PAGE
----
ArcTrain Summer School – Day 4: Uapishka Station: A Teaser

Jean Philippe L. Messier presents to the Arctrain students.
Credit: Mattia Greco

For our last day in Baie Comeau, we visited the Manicouagan Uapishka Biosphere Reserve Center, the Station Uapishka headquarter located 336 km and about 5h drive from here.

Once arrived, Jean Philippe L. Messier, founder and director of the station welcomed the ArcTrain crew to share some facts on the history and of the reserve.

“Context is all” writes Margaret Atwood in her novel “The Handmaid’s Tale”; it is in fact, impossible to understand the reality of the Uapishka Biosphere Reserve without knowing the socio-economical context of the region in which the station was created. 

Manicouagan Uapishka Reserve

The concept of a biosphere reserve in Manicouagan Uapishka has to work together with the main economic players of the region. The natural resources of the area triggered an important industrial development centered on the hydroelectric production (thanks to the Manic-5 dam complex) the aluminum extraction and export (ALCOA), but also the forestry with the logging and numerous paper mills contributes to the expansion of the local economy. In addition, Baie Comeau is a harbor city with cargo-ship passing every day giving the opportunity to easily deliver the regional production.

Beyond the industrial reality, the vast majority of the reserve is covered by the boreal forest, home of the Canadian reindeer, known as caribou. The species has been listed as vulnerable by the IUCN (the International Union for Conservation of Nature), raising concerns especially in the Innu communities of the region, as they consider this animal sacred.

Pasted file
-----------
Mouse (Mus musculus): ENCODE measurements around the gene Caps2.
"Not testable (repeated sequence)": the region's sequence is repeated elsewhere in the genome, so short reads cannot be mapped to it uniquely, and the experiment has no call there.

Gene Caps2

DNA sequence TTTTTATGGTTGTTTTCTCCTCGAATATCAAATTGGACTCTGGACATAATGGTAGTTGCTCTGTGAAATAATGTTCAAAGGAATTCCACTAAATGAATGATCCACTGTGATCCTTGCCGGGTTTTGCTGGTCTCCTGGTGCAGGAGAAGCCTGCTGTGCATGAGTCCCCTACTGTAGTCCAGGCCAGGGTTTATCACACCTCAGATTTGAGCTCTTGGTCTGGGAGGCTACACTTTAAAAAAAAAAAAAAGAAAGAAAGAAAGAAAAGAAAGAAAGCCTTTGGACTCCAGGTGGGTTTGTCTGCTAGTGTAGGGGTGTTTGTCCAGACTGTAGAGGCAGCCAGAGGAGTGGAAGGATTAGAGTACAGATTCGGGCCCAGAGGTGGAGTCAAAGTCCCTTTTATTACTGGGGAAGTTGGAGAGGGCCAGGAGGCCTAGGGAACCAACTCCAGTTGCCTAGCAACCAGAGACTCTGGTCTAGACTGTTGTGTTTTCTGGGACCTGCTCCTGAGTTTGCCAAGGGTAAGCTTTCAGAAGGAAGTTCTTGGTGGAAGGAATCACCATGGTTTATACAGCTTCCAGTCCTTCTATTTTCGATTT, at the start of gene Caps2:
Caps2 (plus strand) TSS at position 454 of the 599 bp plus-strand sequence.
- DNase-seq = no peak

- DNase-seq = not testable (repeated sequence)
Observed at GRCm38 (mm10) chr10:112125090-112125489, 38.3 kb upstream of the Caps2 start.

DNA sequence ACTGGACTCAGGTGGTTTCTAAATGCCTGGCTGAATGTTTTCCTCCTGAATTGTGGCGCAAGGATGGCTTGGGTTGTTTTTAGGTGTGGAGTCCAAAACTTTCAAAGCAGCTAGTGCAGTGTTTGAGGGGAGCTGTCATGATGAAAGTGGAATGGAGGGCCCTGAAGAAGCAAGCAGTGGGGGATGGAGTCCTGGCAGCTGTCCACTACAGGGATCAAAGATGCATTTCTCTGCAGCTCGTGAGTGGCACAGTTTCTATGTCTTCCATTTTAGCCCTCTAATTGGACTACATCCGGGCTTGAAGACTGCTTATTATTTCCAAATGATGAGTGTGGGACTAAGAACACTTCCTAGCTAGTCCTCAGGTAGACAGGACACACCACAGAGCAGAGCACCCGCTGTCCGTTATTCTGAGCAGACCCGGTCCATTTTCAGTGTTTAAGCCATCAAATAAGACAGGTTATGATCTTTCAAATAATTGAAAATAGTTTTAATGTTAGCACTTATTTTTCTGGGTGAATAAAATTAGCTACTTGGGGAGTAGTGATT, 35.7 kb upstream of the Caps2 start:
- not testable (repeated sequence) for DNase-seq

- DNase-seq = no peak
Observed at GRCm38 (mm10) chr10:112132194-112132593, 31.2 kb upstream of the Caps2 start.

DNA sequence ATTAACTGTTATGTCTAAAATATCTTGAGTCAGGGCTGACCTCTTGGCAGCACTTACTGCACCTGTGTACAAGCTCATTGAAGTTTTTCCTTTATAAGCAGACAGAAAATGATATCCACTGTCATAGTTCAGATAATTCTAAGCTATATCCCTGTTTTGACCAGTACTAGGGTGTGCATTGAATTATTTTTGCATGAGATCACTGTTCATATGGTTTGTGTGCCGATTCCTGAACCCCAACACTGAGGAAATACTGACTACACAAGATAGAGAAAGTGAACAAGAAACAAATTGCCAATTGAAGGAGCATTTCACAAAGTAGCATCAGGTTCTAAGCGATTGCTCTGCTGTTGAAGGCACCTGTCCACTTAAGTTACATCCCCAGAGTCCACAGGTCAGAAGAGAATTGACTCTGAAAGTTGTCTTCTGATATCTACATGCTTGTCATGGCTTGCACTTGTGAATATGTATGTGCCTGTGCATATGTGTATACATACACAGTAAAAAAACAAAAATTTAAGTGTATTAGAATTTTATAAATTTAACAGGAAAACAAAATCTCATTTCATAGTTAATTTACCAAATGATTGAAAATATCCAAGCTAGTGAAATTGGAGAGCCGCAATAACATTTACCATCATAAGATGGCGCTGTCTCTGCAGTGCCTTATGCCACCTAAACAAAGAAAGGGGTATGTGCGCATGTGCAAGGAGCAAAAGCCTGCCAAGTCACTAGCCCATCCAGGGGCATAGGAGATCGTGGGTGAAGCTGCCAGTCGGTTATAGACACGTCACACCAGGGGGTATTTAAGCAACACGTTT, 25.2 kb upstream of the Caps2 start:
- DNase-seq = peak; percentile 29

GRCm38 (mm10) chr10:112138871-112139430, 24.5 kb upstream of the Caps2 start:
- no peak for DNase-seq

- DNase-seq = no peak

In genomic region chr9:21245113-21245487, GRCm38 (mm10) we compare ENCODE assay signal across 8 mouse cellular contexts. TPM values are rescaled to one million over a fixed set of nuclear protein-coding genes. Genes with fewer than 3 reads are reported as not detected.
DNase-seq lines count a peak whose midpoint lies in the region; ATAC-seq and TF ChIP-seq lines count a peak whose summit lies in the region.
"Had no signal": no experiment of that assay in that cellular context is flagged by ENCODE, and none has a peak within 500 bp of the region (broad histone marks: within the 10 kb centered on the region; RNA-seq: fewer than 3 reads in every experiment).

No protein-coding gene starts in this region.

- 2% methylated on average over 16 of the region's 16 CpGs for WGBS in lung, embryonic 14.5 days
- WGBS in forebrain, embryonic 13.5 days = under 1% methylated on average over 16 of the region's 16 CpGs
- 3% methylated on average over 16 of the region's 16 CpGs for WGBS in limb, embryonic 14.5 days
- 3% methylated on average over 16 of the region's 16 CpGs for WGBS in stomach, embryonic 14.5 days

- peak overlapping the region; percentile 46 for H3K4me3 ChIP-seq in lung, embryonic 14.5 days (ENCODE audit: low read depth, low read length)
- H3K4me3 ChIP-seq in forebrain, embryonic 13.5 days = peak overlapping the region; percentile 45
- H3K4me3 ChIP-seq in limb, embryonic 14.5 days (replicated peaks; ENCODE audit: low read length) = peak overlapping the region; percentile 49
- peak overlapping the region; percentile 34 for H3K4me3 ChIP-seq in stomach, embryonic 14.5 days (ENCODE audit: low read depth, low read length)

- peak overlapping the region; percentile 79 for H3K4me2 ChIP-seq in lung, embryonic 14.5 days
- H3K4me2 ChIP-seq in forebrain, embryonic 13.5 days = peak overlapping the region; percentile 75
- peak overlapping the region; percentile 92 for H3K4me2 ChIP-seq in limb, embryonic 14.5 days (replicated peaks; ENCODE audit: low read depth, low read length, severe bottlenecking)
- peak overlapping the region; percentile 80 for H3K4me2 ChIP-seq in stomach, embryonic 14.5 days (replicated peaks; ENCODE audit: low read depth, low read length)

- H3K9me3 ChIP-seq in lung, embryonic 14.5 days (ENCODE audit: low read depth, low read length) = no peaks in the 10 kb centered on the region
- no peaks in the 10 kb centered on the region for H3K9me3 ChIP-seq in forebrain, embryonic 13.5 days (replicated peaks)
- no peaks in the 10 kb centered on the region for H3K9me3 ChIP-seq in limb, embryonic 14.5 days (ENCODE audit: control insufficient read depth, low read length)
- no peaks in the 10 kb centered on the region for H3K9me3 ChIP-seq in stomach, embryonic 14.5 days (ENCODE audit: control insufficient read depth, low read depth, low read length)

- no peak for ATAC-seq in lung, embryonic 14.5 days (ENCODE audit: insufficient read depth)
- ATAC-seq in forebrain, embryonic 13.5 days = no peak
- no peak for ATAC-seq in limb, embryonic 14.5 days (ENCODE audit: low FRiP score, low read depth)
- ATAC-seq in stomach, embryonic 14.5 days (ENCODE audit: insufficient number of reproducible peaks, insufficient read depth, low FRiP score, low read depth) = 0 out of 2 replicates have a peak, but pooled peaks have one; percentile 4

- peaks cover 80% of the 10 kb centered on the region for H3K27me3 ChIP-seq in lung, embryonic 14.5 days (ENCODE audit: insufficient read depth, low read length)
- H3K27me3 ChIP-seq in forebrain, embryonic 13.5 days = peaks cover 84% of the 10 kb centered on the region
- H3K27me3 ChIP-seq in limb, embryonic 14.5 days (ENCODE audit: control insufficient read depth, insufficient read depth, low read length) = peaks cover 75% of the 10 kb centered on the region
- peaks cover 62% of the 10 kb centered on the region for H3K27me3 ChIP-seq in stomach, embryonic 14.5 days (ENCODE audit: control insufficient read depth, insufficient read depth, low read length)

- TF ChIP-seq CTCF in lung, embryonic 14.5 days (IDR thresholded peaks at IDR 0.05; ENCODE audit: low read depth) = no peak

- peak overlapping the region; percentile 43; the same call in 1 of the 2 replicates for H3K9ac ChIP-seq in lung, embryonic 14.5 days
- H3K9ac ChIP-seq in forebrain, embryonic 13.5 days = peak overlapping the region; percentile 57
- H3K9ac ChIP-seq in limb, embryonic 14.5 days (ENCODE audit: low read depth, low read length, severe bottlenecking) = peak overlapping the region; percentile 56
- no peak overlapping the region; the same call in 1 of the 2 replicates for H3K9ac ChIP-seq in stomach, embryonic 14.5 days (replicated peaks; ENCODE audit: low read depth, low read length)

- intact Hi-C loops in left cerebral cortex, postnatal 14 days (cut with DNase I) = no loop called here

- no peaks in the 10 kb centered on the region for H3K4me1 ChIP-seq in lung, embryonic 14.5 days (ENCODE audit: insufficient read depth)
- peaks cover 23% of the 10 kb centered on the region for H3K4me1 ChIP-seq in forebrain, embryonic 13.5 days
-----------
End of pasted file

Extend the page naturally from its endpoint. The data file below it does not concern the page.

The Innu communities represent an important piece in the development of the area, and their influence is destined to grow with the increase in the number registered in the young population.

In such a complex picture the UNESCO Bioreserve comes at play offering a network for sustainability and developing tools for the area that creates a platform that involves all the parties present in the area to develop common guidelines and goals for an embetterment and preservation of the region.

The prestigious status of UNESCO Bioreserve was hard to get and Jean Philippe told us about the long process and the different steps started in 2001 with the initial discussion of the Committee that led to the effective designation of Manicouagan Uapishka in 2007.

The center offers also a skill development platform for young people coming from difficult backgrounds hiring them for a year as interns at the station.

We heard a lot about Uapishka Station and we now are looking forward to finally get there tomorrow! 

By Mattia Greco and Remi Ienny

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